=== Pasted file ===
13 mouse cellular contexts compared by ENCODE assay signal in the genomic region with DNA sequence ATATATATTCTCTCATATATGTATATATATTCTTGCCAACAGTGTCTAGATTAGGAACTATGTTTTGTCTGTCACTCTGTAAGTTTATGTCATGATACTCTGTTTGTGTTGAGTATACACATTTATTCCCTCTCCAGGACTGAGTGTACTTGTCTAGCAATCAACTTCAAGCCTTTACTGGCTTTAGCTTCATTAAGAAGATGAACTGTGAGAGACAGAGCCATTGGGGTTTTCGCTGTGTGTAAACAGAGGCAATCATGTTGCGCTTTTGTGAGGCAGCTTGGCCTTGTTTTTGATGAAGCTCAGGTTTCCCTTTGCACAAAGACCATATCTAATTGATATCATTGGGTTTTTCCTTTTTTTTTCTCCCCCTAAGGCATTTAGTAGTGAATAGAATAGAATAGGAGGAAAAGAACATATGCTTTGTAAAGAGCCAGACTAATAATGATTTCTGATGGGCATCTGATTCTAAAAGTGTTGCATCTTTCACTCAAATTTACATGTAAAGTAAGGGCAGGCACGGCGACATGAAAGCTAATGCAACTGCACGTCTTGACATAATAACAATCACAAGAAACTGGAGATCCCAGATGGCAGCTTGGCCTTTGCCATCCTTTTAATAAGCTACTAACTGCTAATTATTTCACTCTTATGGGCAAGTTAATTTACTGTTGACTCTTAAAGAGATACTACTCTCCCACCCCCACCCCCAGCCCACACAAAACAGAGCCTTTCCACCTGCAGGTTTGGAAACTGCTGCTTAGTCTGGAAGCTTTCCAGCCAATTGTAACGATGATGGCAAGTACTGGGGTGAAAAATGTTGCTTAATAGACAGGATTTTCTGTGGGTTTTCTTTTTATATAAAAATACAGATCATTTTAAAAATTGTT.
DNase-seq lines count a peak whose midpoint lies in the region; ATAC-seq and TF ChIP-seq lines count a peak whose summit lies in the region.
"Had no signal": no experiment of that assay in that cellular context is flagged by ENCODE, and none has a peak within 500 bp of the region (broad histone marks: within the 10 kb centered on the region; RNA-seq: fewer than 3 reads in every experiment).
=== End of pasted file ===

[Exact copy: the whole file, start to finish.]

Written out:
13 mouse cellular contexts compared by ENCODE assay signal in the genomic region with DNA sequence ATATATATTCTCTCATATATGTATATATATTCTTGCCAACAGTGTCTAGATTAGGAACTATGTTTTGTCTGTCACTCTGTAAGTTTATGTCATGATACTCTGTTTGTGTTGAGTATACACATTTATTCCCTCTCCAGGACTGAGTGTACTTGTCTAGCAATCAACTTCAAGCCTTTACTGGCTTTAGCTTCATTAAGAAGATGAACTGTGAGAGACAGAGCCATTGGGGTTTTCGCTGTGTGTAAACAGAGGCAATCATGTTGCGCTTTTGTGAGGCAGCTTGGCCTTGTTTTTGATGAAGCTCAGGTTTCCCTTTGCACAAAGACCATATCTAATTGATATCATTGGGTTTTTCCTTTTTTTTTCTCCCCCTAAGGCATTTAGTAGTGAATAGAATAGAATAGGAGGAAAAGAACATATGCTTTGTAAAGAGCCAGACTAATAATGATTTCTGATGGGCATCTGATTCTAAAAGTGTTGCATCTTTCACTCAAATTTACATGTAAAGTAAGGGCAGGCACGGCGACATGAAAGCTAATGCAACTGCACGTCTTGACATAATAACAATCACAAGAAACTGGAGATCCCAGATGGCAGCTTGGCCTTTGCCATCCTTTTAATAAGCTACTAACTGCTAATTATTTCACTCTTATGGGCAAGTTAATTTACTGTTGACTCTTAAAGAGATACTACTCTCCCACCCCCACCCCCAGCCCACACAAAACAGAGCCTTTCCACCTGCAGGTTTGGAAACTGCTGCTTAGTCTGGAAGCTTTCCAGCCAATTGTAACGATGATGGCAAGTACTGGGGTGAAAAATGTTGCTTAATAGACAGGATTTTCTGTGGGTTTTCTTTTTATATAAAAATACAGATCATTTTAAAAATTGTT.
DNase-seq lines count a peak whose midpoint lies in the region; ATAC-seq and TF ChIP-seq lines count a peak whose summit lies in the region.
"Had no signal": no experiment of that assay in that cellular context is flagged by ENCODE, and none has a peak within 500 bp of the region (broad histone marks: within the 10 kb centered on the region; RNA-seq: fewer than 3 reads in every experiment).